How to Make a Speech Memorable: A Guide for Beginning Speakers

Anyone can get up on stage and give a speech. To make a speech memorable takes a bit more effort. Yes, natural charisma helps, but delivering a memorable speech that sticks with your audience happens by practicing strategies that work. That’s what today’s blog article is all about. 

We’ve collected five fantastic strategies from established pro speakers that will help anyone make a speech memorable. These successful, experienced speakers know what works and what doesn’t, and if you follow what they’ve learned, you won’t have to make the same mistakes they did. Helping one another succeed is all part of the spirit of NSA.

In this guide for beginning speakers, you’ll find tips for how to make a speech memorable, along with links to dive deeper into each topic. Once you’re done with this article, you’ll know exactly what to do to make your speech stand out.  


Tip #1 How to Make a Speech Memorable: Engage, But Don’t Overthink it

Audience engagement is the best way to make a speech memorable. Many speakers utilize games and other activities to ensure their audience is involved and paying attention.This is a great approach (more on that in the next tip!), but this first tip is about using more subtle ways to create engagement. 

Because you don’t need to have tons of complex activities throughout, nor do you need to ask your audience to hug their neighbors every 7 ½ minutes to make your speech memorable. 

Instead, you can try to bring in moments of reflection to keep your audience engaged. A great tip for this is to say something like, “You’re going to want to write this down,” right before you share a juicy tidbit. Or, if you’re talking about leadership, you can say something along the lines of: “Take a moment to write down three goals that you have for yourself as a leader,” — a tactic which can be applied to almost any topic or industry. 

For those who are already engaged and paying attention, they will become even more enthralled. And for those who may have gotten distracted  — this is a moment that will pique their interest and bring them back into the fold.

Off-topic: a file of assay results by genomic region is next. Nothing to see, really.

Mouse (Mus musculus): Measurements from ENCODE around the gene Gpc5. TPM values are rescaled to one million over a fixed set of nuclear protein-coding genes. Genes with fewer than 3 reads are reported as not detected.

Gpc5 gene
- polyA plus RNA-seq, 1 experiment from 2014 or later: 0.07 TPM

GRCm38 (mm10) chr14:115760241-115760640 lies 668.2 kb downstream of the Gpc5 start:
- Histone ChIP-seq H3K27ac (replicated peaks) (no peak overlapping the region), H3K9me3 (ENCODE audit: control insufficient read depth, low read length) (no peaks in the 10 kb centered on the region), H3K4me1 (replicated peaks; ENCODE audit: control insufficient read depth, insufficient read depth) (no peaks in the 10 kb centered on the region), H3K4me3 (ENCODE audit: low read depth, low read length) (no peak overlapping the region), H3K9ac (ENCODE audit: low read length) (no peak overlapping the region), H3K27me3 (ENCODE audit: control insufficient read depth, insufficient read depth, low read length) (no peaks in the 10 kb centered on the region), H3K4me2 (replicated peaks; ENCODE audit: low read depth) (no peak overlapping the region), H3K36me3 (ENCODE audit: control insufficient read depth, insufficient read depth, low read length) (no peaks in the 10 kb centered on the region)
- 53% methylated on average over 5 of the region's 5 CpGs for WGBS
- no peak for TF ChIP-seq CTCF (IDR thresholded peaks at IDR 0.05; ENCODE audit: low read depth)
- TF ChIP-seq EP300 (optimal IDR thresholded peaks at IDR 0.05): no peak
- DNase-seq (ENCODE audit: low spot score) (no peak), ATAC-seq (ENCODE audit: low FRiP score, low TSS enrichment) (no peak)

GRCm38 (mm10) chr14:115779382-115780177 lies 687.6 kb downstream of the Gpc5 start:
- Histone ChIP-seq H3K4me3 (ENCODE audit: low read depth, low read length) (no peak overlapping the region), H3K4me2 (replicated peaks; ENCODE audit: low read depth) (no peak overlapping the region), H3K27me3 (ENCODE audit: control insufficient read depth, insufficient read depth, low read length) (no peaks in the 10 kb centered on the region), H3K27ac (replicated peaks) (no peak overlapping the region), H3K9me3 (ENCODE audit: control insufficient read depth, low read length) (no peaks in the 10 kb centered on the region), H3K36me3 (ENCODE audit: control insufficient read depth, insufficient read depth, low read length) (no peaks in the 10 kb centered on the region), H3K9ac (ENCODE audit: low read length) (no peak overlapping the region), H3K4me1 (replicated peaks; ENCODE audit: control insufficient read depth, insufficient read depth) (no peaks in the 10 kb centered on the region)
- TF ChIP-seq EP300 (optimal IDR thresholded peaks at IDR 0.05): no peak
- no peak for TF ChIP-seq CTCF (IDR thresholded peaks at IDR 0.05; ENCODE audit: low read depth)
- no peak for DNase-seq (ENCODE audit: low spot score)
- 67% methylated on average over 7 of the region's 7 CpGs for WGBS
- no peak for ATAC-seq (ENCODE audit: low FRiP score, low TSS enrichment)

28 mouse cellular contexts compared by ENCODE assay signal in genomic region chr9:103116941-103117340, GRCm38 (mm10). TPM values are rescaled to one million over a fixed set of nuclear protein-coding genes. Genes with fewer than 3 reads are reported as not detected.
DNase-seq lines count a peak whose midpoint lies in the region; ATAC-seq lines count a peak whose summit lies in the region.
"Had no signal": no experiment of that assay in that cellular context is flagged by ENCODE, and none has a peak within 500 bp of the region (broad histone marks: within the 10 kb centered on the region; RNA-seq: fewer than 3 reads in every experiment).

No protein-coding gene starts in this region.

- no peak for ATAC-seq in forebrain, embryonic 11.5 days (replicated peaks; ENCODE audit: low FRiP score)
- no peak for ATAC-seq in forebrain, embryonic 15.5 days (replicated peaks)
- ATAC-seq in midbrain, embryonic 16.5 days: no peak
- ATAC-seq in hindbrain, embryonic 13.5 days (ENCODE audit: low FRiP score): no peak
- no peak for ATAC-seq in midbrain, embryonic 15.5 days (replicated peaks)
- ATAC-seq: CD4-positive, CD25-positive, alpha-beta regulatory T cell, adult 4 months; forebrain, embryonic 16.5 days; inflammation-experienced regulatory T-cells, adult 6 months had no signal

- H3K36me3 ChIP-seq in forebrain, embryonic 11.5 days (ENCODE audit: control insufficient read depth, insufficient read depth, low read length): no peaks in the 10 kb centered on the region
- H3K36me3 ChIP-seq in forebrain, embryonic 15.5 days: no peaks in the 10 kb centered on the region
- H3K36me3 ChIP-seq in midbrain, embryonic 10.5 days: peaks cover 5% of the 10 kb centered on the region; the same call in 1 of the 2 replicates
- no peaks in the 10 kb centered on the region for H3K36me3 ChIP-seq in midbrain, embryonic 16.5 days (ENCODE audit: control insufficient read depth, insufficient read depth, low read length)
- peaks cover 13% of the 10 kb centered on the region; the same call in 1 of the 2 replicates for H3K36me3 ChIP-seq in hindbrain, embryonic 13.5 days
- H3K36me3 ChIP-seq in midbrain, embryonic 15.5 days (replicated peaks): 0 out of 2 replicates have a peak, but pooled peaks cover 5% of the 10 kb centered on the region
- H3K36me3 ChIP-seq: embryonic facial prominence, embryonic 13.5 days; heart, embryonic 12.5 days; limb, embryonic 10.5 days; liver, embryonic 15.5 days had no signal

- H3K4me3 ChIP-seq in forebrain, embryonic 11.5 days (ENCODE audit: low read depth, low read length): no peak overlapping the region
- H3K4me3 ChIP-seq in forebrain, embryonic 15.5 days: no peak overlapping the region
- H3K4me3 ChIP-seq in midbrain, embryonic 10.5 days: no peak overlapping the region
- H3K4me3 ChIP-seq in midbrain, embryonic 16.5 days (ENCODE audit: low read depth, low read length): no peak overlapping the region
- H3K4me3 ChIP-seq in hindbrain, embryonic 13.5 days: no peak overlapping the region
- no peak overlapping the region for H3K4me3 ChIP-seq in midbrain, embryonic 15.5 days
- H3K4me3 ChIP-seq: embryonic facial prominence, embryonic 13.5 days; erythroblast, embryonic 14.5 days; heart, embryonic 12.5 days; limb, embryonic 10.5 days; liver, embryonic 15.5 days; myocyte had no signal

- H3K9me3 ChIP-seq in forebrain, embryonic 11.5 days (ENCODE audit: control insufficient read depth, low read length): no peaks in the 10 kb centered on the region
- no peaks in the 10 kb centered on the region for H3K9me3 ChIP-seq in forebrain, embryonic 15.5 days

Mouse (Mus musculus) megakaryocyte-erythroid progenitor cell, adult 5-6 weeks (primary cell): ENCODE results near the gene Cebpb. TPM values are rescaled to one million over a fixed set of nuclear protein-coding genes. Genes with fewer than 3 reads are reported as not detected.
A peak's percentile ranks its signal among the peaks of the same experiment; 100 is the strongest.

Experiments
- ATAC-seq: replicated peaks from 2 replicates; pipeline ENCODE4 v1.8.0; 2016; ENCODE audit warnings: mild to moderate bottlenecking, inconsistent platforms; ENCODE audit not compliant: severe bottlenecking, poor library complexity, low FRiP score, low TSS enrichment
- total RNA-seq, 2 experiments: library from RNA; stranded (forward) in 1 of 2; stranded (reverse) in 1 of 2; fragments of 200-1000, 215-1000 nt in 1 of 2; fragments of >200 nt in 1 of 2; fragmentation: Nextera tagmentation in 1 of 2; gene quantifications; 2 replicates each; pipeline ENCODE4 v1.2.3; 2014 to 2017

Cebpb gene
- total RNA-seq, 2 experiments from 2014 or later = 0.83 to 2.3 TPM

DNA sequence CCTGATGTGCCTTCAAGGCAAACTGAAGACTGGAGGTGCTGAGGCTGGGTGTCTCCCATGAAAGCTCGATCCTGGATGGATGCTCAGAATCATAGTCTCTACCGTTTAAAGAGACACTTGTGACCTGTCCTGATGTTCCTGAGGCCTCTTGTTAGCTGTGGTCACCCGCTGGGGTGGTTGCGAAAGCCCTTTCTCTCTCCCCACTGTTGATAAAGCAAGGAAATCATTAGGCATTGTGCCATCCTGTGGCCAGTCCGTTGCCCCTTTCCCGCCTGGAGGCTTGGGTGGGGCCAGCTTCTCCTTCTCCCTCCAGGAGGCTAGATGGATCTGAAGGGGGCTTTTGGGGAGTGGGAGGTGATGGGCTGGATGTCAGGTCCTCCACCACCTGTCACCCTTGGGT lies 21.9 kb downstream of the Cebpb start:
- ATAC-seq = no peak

Tip #2 How to Make a Speech Memorable: Simple Games That Work

This tip for improving your games and engagement activities comes from entertaining keynote speaker and master of ceremonies, Rob Ferre.  For virtual events, because the chat function is readily available, he likes to do an “all play” kind of game that he can easily make specific to each industry. 

As an example of an easy-to-create game, Rob Ferre described a game for an audience of dentists he called,  “Name that Smile,” featuring different celebrities' teeth and smiles. This little game had everyone guessing, interested and engaged. And all he had to do was gather famous smiles, place them on a few slides and keep clicking through. “Reveal” games such as these are easy to do and can be catered to your audience.

It’s also an effective game with a live audience. For live crowds, you can either have the entire crowd yell out the answers, or you can do it “verses” style, which includes calling a few people up to answer onstage.  If you want to increase engagement even more, when you call people up on stage, try assigning different sections of the audience to be their “team.” Team 1, Team 2, Team Blue, Team Red — whatever you want. This gives each side a vested interest in the outcome. Most likely, they’ll pay attention and cheer on their representative like you’ve never seen.  

For even more simple, yet exciting, engagement activities ideas, listen to the entire Speakernomics episode “Next Level Engagement with Robb Ferre.”


Tip #3 How to Make a Speech Memorable: Never Underestimate the Power of SWAG